Winter

— Rebecca Johnson

The temperature had long since dropped below freezing, but hardly any snow stuck to the ground. The air outside was brittle cold, the landscape in a state of suspension, caught between the seasons as winter slowly took hold. Everything stripped bare and exposed.

As the already dark sky grew darker, a solitary figure draped in a red wool blanket retreated from the only house for miles around. Hateful words and bourbon burned hotter than the crackling flames in the fireplace. Unmarked land stretched in every direction, leaving no path to follow. The red-clad figure moved like a bloodstain on the barren landscape.

The ground was becoming hard, a signal of winter’s approach, and boots crunched across its surface. The blackened, naked trees stood vulnerable, petrified as if frozen in terror. Their gnarled limbs forbade the figure passage. But the figure moved on.

A wind, sharp like knives, slashed at pale skin, leaving it raw. The trees were unmoving, stark and skeletal against the pearl grey sky. The house grew smaller in the distance.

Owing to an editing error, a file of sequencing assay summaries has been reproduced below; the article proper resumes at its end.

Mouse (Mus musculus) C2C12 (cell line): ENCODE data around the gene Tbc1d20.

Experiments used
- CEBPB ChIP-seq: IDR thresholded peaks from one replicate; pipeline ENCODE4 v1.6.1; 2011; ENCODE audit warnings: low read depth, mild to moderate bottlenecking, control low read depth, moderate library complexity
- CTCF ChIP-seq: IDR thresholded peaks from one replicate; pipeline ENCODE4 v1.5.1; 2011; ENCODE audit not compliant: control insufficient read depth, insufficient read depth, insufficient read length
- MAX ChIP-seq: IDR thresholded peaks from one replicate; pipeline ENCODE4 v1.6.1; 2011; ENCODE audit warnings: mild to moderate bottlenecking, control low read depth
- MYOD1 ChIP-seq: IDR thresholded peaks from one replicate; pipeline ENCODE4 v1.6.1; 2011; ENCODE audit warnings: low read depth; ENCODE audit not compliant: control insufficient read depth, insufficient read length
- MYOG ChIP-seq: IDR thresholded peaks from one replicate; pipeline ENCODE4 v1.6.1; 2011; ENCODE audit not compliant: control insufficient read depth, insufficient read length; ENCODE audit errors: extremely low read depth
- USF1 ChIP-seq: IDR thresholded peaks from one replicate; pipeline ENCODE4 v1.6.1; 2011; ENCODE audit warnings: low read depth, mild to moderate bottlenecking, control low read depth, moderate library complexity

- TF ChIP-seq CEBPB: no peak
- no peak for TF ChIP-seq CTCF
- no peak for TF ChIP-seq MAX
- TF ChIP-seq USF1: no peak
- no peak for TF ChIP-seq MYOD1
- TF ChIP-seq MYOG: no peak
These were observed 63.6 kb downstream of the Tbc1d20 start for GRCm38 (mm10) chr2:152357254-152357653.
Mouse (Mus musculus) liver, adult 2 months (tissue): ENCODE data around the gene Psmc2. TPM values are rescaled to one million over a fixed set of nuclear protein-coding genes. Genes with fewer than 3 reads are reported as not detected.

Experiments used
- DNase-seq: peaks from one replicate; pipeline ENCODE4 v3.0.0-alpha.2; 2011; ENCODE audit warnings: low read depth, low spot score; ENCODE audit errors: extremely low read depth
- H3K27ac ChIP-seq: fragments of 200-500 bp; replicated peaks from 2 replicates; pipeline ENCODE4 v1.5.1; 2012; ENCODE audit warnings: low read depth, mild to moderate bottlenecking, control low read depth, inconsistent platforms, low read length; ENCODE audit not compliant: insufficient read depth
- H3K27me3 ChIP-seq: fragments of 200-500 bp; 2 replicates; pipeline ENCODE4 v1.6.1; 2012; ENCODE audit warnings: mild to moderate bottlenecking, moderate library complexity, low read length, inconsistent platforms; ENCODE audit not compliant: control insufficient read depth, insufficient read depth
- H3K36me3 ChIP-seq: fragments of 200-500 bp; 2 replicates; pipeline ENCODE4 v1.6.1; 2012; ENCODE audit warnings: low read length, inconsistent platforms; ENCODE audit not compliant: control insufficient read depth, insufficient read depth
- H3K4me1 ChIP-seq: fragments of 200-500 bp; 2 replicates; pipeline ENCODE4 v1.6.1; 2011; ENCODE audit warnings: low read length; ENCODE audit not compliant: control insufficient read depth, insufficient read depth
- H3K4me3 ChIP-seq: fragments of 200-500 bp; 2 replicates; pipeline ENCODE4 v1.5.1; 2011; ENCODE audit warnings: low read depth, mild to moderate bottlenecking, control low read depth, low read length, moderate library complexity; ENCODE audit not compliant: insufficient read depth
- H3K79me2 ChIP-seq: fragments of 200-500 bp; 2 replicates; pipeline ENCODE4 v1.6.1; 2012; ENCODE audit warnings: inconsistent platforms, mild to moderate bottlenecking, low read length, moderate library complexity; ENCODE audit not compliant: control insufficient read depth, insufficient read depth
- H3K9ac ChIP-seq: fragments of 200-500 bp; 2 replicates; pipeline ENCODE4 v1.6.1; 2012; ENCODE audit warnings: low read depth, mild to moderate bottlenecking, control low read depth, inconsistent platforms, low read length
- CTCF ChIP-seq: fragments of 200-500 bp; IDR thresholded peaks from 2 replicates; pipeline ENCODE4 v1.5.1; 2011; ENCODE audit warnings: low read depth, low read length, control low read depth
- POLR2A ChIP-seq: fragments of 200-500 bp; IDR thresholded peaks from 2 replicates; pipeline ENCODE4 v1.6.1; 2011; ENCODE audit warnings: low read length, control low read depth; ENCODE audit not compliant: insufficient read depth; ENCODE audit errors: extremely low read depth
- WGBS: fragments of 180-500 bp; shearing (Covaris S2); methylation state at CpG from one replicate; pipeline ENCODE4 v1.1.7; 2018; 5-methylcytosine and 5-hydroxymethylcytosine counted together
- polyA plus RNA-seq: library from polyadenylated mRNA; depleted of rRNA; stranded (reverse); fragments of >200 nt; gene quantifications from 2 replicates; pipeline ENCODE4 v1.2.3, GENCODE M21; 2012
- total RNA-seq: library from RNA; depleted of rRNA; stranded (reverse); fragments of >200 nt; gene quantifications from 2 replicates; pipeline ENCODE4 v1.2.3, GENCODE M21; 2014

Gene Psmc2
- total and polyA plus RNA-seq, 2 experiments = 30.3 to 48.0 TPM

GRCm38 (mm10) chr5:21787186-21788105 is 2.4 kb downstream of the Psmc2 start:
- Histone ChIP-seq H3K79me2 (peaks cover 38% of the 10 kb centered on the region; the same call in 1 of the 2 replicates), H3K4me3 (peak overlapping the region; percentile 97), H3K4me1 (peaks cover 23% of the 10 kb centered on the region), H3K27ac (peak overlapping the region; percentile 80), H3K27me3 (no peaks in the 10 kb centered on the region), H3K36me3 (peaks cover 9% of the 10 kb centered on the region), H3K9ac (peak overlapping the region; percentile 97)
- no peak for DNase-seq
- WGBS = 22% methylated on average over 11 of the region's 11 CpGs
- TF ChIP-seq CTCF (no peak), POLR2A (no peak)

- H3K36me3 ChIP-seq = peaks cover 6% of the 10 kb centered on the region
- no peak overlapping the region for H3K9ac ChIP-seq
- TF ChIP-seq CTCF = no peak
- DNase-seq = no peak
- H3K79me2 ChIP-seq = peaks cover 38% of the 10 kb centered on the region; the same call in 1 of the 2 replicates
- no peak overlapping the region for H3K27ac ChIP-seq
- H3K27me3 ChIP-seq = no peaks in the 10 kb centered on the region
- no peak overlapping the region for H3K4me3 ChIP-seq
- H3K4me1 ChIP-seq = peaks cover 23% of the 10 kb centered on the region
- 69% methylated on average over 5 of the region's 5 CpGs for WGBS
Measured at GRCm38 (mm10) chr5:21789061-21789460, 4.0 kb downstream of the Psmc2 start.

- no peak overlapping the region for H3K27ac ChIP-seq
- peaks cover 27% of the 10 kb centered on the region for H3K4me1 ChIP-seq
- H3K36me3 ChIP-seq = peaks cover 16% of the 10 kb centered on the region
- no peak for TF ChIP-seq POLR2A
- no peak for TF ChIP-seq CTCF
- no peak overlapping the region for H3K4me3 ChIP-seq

The red clad figure looked up at the branches crossing overhead. The figure turned in place, spinning and spinning, faster and faster, watching as the branches blurred and became graceful once more. The world kept spinning even after the red blanket was strewn across the cold ground, a human shape lying on top of it like the victim of a bloody crime.

The figure didn’t move even as the first flakes settled on its skin and in its eyelashes. Snow slowly covered the pale, numb statue, diminishing the brightness of the red blanket as it was hidden beneath white. And the trees, their extended limbs catching little snow, stood guard.

 


 

Rebecca Johnson has a B.A. in Creative Writing from California State University, Northridge and is currently continuing her writing education at Chapman University. She is a Los Angeles native and self-acknowledged starving artist. Her love of literature began early in life and stirred her over active imagination, inspiring her to become a writer herself. When she’s not writing she’s telling herself she should be. She doesn’t have a backup plan.